When 1080p displays started showing up in smartphones, I figured there was no way phone makers would try to push screen resolution even higher. Pixel density on smartphones is already well beyond the limit of what our eyes can see. Surely, phone makers would now turn their focus to more important matters like battery efficiency, right?
Wrong, at least for LG. The company’s display division has just announced its first “Quad HD” LCD panel, with a 5.5-inch, 2560-by-1440 resolution screen. That’s 538 pixels per inch–by far the highest density on any mobile display.
For comparison’s sake, Apple coined the term “Retina Display” a few years ago for screens whose individual pixels cannot be distinguished at normal viewing distances. For the iPhone, that pixel density is 326 ppi. LG’s display packs in 65 percent more pixels. It’s the definition of overkill.
LG is touting some other benefits to this Quad HD display, though they have little to do with the screen resolution itself. The panel is supposedly the thinnest in the world, and has the narrowest bezel, allowing for svelter phones.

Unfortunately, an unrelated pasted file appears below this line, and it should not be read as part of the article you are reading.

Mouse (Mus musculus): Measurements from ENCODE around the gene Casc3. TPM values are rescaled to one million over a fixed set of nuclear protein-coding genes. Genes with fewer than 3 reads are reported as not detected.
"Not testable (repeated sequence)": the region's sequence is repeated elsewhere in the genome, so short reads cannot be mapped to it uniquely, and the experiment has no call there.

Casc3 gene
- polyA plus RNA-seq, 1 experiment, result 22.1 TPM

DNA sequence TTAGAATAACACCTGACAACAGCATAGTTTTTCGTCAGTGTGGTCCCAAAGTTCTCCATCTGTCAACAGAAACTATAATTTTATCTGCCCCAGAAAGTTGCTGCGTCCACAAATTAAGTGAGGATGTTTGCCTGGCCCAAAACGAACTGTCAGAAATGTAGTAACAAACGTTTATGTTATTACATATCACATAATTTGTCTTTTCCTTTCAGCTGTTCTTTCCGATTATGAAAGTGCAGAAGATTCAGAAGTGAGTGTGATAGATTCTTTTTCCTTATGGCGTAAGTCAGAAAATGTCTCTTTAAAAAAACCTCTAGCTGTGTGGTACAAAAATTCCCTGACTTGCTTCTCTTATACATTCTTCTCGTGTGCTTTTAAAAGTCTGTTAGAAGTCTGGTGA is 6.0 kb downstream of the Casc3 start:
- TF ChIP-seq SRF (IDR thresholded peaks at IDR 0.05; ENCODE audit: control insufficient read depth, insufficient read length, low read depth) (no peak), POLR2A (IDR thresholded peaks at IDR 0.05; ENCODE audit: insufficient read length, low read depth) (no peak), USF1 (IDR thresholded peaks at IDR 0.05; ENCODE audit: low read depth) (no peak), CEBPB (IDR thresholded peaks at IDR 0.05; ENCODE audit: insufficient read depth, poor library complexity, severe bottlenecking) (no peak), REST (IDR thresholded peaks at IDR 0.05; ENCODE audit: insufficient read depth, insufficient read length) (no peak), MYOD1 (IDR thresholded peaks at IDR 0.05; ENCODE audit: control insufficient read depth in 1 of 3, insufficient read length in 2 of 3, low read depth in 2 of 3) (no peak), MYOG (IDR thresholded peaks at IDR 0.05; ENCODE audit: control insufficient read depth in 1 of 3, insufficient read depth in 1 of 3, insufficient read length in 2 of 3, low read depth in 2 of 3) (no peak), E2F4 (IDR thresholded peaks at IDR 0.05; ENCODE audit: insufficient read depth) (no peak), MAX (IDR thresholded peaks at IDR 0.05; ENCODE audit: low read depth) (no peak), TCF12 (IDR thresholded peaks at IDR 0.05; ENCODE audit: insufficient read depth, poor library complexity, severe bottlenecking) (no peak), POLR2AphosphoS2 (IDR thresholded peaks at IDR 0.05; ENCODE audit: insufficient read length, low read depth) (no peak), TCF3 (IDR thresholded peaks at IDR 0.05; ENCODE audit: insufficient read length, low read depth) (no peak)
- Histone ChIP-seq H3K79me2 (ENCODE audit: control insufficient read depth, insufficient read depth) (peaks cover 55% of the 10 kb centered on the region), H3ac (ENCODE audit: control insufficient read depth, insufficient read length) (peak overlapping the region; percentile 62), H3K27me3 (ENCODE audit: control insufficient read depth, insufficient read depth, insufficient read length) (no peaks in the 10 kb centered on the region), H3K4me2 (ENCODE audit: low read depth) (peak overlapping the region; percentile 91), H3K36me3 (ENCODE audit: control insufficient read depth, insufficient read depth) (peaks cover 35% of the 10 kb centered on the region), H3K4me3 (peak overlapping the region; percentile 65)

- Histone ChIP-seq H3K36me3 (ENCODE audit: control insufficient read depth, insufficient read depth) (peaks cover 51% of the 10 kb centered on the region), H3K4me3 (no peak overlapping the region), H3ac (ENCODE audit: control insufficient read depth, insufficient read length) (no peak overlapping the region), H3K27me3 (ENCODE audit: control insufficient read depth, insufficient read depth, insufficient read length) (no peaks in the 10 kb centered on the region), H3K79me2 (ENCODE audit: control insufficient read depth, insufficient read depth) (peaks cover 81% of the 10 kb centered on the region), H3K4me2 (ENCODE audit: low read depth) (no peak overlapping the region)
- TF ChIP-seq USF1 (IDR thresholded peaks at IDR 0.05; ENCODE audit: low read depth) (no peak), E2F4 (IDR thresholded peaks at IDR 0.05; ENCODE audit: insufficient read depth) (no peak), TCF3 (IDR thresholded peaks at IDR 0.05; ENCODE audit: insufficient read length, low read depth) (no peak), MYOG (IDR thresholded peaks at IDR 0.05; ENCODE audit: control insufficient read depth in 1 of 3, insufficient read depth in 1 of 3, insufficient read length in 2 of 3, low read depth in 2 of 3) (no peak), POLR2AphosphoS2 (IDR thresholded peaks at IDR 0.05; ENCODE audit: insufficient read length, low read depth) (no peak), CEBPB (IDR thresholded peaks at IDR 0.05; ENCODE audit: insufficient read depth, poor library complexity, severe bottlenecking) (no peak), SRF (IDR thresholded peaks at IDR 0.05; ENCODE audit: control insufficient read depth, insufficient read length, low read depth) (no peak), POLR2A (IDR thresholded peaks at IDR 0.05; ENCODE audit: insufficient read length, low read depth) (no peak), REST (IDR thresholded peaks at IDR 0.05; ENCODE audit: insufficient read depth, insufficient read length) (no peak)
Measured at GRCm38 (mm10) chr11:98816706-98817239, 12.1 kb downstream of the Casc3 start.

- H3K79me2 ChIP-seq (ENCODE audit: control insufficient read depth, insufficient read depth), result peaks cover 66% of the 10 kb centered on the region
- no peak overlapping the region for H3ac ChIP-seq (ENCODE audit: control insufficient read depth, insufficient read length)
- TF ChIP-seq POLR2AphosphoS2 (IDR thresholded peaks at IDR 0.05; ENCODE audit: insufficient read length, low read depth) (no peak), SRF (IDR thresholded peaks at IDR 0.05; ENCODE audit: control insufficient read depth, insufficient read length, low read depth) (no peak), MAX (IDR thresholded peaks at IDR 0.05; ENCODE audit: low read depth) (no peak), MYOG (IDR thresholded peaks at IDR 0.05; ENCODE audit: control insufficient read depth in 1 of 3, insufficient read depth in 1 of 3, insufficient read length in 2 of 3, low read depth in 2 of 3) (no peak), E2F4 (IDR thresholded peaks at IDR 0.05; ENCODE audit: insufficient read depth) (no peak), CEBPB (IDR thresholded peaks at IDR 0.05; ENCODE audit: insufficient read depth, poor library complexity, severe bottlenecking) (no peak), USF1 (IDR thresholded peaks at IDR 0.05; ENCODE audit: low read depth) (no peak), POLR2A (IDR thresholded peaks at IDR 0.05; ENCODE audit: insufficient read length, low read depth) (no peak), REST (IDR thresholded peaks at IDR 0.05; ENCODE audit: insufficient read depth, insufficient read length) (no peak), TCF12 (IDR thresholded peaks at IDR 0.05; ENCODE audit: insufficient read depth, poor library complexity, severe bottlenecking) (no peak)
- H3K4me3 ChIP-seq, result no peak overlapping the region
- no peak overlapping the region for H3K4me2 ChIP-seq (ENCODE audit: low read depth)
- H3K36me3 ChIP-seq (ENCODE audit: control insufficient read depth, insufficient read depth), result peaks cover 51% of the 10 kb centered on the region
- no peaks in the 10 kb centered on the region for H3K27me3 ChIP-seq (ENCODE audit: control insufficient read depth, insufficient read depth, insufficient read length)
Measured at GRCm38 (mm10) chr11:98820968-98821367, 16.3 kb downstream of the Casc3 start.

But these aren’t major advancements. LG’s 1080p panel is only 12 percent thicker, so phone makers would only be able to shave off 0.13 millimeters at most. That’s assuming they wouldn’t have to include bigger batteries to compensate for the extra processing power required by the higher-resolution screens. Not surprisingly, LG makes no claims about power efficiency in its press release.
The only benefit LG claims about the increased resolution itself is that it “will enable users to enjoy a full view of PC-version web pages at a single glance without image distortion; a contrast to current Full HD displays which only realize 3/4th of a full screen.” I think what LG is saying is that if you hold a 1080p phone upright, the page will only run 1080 pixels wide. If a website is designed for a typical 1366-by-768 resolution laptop, images will appear distorted.
Still, that’s a pretty far-out claim given that you probably zoom in most web pages just to make the text readable. Besides, many websites route smartphone users to mobile-optimized pages regardless of screen resolution. (And for what it’s worth, when looking at zoomed-out pages on a 1080p phone, I can’t say that image distortion is something I’ve noticed or cared about.)
My concern here is that phone makers will snap up LG’s technology and start marketing “Quad HD” as something that everyone needs, when there are actually no significant benefits. While on some level this isn’t much different from the race to add more processing cores or camera megapixels to a phone, at least those advancements help push performance forward. We always want raw power and camera resolution to improve in smartphones, even if there are better ways to measure performance. The promise of Quad HD, however, seems completely empty–a supposed benefit that you’ll never be able to see.